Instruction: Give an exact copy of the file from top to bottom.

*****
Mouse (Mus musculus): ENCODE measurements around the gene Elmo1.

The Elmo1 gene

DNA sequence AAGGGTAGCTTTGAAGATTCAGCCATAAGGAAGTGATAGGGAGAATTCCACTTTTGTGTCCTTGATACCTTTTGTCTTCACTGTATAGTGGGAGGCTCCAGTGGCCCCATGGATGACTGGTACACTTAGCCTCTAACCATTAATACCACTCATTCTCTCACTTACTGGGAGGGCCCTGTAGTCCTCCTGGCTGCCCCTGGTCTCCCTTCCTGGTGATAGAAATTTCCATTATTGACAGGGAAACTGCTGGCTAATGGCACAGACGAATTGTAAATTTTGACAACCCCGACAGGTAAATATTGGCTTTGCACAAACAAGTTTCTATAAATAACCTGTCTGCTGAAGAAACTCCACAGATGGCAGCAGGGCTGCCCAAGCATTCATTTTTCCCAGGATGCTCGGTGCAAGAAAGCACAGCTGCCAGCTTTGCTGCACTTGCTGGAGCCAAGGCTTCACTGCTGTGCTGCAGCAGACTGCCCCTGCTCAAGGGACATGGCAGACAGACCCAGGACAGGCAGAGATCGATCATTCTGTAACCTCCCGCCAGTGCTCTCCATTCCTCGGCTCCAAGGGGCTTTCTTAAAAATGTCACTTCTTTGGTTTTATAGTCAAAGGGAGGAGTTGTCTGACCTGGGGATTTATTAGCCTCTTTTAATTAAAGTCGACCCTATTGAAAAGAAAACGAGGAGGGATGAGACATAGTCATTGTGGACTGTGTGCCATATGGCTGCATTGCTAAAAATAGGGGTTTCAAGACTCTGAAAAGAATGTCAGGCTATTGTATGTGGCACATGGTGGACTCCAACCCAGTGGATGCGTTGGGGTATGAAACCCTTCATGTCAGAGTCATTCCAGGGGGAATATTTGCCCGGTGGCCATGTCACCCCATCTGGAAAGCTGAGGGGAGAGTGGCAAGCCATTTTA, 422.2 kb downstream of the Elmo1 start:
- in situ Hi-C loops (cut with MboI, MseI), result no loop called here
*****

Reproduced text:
Mouse (Mus musculus): ENCODE measurements around the gene Elmo1.

The Elmo1 gene

DNA sequence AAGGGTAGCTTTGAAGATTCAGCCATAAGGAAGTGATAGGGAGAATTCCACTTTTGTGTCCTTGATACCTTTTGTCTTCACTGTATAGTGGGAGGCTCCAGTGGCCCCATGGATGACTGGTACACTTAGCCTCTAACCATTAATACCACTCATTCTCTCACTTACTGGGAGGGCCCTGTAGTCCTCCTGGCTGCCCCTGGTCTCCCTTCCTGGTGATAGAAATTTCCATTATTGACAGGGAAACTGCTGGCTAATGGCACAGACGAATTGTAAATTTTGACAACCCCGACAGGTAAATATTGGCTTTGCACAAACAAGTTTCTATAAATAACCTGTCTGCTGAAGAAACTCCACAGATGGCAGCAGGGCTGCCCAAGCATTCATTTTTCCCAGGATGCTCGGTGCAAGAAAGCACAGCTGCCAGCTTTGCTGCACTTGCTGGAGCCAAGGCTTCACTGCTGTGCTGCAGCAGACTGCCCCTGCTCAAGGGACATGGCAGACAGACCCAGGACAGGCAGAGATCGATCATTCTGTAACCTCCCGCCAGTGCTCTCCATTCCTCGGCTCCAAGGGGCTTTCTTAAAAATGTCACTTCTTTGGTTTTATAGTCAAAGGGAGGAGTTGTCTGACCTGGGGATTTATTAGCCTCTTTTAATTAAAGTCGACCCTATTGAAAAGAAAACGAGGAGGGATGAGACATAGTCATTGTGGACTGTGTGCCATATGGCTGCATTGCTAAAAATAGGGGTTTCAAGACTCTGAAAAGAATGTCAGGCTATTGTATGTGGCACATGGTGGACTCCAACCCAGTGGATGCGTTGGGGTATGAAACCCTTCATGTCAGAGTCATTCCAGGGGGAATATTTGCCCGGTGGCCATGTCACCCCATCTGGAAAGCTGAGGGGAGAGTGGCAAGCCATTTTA, 422.2 kb downstream of the Elmo1 start:
- in situ Hi-C loops (cut with MboI, MseI), result no loop called here